British companies endured a much tougher September than feared, marked by growing unemployment and recession risks, according to a survey on Friday that underlined why the Bank of England halted its run of interest rate hikes this week.
A preliminary “flash” reading of the UK S&P Global Purchasing Managers’ Index (PMI) for the services sector dropped to 47.2 from 49.5 in August, sinking further below the 50 dividing line between growth and contraction.
The survey is closely watched by the BoE and Treasury as a high-frequency gauge of activity in the economy.
It was the lowest PMI score since the pandemic lockdown of January 2021 and below all forecasts in a Reuters poll of economists that had pointed to a reading of 49.2.
Aside from the COVID-19 pandemic, the index last fell this low during the Global Financial Crisis, while its gauge of employment suffered its biggest fall on record outside of the pandemic.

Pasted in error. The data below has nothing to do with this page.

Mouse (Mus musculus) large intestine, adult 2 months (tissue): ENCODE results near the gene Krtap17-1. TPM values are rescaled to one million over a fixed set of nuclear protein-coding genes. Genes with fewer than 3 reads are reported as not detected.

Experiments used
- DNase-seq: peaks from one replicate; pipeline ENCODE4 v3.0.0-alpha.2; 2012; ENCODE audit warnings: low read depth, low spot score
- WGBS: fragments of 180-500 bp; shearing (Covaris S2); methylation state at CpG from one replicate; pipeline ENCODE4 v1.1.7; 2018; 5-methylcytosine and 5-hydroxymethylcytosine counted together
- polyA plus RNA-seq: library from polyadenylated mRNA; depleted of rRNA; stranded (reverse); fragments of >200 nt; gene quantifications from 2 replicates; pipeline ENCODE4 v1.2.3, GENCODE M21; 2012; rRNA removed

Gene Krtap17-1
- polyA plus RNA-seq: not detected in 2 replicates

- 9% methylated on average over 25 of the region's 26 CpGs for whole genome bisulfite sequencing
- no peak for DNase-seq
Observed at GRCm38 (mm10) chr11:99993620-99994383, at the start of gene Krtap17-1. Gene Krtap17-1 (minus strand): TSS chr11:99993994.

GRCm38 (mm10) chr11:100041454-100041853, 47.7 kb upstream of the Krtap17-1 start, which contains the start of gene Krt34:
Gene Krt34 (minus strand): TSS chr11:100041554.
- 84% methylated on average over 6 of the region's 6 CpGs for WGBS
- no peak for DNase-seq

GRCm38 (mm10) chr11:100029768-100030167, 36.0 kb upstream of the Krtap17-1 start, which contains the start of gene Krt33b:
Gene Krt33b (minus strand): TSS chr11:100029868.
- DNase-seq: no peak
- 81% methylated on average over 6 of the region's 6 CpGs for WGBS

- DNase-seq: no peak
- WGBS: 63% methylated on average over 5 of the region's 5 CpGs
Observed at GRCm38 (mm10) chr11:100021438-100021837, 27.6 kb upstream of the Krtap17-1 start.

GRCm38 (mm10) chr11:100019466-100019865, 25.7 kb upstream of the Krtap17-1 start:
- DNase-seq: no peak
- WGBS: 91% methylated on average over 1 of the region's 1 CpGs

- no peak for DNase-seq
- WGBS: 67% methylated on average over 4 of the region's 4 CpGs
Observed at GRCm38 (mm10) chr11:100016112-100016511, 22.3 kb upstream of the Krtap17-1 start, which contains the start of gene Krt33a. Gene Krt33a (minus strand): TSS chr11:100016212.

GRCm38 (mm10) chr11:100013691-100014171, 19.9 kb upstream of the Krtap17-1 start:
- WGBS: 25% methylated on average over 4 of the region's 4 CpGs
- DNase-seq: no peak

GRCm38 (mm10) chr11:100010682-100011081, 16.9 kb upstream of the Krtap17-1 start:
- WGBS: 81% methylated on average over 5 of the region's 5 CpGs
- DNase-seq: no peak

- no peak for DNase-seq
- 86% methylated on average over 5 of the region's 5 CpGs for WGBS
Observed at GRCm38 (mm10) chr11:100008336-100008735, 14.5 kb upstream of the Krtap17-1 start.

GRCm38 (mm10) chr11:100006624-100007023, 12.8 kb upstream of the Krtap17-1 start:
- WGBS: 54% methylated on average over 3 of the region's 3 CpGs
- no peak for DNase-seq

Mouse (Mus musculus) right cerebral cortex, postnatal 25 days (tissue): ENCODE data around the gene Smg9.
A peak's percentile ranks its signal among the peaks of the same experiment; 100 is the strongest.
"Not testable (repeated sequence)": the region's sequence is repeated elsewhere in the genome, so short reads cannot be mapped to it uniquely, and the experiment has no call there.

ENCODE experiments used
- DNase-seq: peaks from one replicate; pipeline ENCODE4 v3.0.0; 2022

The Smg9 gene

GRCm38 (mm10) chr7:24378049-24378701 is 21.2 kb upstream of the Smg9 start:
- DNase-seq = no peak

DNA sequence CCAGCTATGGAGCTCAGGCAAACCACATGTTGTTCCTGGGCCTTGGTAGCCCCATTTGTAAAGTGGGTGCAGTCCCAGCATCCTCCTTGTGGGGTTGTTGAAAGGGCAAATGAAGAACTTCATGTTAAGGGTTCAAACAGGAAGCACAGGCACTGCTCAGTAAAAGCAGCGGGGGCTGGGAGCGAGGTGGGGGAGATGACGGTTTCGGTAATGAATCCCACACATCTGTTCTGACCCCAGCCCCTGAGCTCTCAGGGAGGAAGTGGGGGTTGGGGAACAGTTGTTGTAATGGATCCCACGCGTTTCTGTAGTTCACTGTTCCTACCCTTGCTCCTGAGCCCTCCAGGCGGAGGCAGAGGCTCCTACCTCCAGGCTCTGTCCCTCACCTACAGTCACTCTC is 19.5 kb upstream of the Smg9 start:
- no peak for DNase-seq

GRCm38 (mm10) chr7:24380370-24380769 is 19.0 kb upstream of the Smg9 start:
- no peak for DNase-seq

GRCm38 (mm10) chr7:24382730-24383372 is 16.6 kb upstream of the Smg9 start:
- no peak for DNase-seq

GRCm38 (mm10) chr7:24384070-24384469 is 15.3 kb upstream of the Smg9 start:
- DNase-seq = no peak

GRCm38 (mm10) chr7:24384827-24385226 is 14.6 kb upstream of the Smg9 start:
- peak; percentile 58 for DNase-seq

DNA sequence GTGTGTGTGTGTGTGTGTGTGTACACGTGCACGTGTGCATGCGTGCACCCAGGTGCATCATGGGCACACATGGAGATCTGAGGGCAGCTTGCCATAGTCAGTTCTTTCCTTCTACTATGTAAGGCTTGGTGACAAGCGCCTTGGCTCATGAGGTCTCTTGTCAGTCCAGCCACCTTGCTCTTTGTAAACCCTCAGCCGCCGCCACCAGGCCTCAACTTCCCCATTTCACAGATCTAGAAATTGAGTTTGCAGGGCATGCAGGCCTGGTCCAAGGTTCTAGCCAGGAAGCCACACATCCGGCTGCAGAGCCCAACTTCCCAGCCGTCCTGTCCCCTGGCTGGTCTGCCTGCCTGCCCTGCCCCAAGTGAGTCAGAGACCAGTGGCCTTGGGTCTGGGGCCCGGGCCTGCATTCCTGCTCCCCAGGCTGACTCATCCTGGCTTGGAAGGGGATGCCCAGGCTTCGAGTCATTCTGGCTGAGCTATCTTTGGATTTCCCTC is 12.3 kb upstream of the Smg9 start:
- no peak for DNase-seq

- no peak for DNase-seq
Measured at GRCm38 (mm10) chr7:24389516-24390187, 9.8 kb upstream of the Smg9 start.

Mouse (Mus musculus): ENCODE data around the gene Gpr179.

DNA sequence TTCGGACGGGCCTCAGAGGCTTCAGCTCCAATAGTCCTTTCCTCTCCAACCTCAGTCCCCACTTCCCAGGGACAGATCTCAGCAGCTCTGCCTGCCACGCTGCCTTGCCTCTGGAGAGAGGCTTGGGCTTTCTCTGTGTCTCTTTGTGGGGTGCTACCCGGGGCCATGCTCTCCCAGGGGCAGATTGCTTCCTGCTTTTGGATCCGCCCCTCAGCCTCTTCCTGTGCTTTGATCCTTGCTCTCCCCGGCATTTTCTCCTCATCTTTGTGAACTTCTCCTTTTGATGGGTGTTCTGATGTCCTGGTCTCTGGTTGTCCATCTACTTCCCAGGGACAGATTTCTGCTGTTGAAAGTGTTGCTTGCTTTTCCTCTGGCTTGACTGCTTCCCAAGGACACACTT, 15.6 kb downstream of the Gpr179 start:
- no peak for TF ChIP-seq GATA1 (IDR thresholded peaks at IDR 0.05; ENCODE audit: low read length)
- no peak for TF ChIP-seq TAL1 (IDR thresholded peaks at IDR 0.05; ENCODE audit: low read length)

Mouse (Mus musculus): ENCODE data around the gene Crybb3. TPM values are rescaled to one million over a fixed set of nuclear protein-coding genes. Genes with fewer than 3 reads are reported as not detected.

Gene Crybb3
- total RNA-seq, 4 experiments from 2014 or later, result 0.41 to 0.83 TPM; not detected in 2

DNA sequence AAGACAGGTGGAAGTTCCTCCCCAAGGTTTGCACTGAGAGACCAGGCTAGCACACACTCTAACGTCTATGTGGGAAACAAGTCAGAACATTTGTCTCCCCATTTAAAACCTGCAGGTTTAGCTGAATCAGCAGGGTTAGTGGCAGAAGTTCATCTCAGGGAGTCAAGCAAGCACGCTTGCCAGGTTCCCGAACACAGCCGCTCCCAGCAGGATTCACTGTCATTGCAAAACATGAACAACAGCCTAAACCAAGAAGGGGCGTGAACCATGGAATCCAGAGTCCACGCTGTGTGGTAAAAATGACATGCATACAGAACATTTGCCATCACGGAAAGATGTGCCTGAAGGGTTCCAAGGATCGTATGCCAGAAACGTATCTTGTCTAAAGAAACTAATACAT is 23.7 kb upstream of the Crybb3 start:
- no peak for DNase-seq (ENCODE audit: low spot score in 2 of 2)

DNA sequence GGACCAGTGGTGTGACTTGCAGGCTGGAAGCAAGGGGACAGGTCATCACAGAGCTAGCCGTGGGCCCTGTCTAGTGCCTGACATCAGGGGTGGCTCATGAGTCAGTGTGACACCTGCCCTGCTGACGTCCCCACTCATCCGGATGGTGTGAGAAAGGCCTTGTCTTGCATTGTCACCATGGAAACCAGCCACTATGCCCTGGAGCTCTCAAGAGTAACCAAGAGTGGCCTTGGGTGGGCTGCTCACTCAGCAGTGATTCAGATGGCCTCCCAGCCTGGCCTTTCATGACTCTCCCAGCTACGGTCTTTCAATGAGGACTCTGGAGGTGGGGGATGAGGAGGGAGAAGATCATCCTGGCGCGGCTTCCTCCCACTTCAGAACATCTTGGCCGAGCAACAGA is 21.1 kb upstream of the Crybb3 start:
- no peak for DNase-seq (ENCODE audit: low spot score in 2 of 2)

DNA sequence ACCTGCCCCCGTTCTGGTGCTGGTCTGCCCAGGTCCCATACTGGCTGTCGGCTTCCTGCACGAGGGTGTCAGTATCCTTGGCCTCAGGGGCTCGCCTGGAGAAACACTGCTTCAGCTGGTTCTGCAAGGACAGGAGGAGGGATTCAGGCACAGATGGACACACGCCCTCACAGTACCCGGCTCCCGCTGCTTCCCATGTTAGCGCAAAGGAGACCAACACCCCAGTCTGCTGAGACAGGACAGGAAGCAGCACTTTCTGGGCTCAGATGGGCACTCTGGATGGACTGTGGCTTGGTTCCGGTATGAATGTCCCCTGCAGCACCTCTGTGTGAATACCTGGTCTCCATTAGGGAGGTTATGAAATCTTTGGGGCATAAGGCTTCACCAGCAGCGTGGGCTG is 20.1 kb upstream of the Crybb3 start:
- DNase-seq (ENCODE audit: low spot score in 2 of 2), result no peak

BoE rate-setters had access to the survey ahead of their decision to leave interest rates on hold this week at 5.25%.
Data company S&P Global said the figures were consistent with a drop in quarterly economic output of around 0.4%.
“The disappointing PMI survey results for September mean a recession is looking increasingly likely in the UK,” said Chris Williamson, chief business economist at S&P Global.
The survey showed a further decline in inflation pressure from companies, despite widespread reports of strong wage growth.
“A major concern in the inflation outlook has been wage growth, but with the survey now signalling the sharpest fall in employment since 2009, wage bargaining power is being eroded rapidly,” Williamson said.
The PMI for the manufacturing sector improved in September, to 44.2 from, 43.0, but remained mired in contraction territory.
S&P Global’s gauge of manufacturing and services combined – the composite PMI – fell to 46.8 from 48.6 in August, the lowest reading since January 2021.
“The third quarter is indeed seeing a mounting toll on the economy from the reality of the increased cost of living and the recent rapid rise in interest rates,” Williamson said.